Sunday morning. Madeline had a sleepover at a friend’s house and Ben is curled up next to me still sleeping. His head is snuggled up against me and his contented breathing is tickling the fine hair on my arm. So peaceful. I hope he’s dreaming of something lovely.
It seems I can’t sleep peacefully anymore. I’m plagued with nightmares and restlessness. This morning I fell out of bed after thrashing about. I have one of those four poster beds that has a much longer drop than the standard sleeping arrangement so falling out of my bed gives me the ability to “catch air” rather than just rolling out and onto the floor. Add to that the fact that I have a small two-step “ladder” that really is more of an aesthetic piece of furniture rather than a functional one. And, yes, I fell right on top of that before hitting the floor. Maybe my next bed should be a Japanese Zen model? Sleeping closer to the floor might serve me a Â lot better.
You might be thinking that I should try Ambien? The answer is no. I’ve tried it before with less-than-satisfactory results. While I did sleep like the dead it also encouraged me to eat an entire box of Little Debbie’s Swiss Cake Rolls. I don’t remember eating them at all. All that was left was the carnage of plastic wrappers and the little white “beds” the cakes rest on while in their packaging. That was strike one. Then there was the night that Ben had to go to the emergency room due to chemotherapy-related fevers. Matt tried to wake me without success. I woke up the next morning not knowing where Matt and Ben were only to learn that Ben had been admitted to the hospital with neutropenia. Strike two. I didn’t give Ambien the opportunity to earn a third strike. Solid sleep is just not worth the extra padding to my hips and thighs. Oh, okay, I’m not that shallow (well, maybe just a little). But it certainly isn’t worth sleeping through emergency situations. That’s the kind of stuff that ends up in obituaries.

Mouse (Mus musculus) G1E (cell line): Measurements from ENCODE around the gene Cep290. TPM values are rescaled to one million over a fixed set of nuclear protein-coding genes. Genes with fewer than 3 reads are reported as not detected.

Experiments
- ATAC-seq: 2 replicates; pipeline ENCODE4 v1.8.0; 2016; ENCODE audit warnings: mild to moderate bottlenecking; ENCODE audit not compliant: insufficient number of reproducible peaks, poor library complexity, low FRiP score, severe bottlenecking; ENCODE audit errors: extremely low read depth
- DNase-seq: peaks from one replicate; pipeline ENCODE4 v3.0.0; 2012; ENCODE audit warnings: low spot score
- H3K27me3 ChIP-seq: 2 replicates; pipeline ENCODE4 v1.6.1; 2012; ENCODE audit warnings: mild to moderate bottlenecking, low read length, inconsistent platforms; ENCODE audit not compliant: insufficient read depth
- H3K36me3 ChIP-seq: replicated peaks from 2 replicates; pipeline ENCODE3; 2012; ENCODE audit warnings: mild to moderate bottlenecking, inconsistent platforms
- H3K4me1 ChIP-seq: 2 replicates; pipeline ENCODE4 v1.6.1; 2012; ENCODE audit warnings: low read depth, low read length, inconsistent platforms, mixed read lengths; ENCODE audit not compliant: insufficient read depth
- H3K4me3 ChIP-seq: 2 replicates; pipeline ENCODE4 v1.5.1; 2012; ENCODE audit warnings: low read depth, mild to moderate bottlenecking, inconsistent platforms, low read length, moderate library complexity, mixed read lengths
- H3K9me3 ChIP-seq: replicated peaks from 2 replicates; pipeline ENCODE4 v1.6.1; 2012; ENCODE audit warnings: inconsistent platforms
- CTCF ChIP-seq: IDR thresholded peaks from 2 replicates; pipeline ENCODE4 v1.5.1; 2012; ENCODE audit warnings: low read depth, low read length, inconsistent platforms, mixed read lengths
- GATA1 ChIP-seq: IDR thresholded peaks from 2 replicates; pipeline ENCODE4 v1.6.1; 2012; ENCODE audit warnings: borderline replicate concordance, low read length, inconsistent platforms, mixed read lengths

Sarah D Phillips Washburn Bone Brewer died unexpectedly last Sunday. She was 42 years old. Firefighters broke into her home after it was set ablaze by an unknown arsonist (her ex-husband is being held for questioning). When the firefighters arrived at her address, the fire was contained to the porch. They broke in and tried to wake her up but she just rolled over onto a box of Twinkies and mumbled “No, you can’t have one.” After attempting a sternum rub and sticking straight pins into her feet, the firefighters decided to carry her out. She grabbed onto one of the four posters of her bed and refused to go with them, believing the poster was a giant ho-ho. By then, the blaze had grown to massive proportions and the firefighters had no choice but to leave her there. Her last words were something about a barbeque. She leaves behind two lovely children, a lot of abandoned pets, several ex-husbands (all being sought for questioning), a massive supply of Ambien, a smattering of anti-depressants, and a horrifically large student loan for an unused Master’s degree. No services since she’s already been cremated and carried off in the twister that came through southeast Aurora shortly after her house burned down. Donations can be made to her account through Sallie Mae.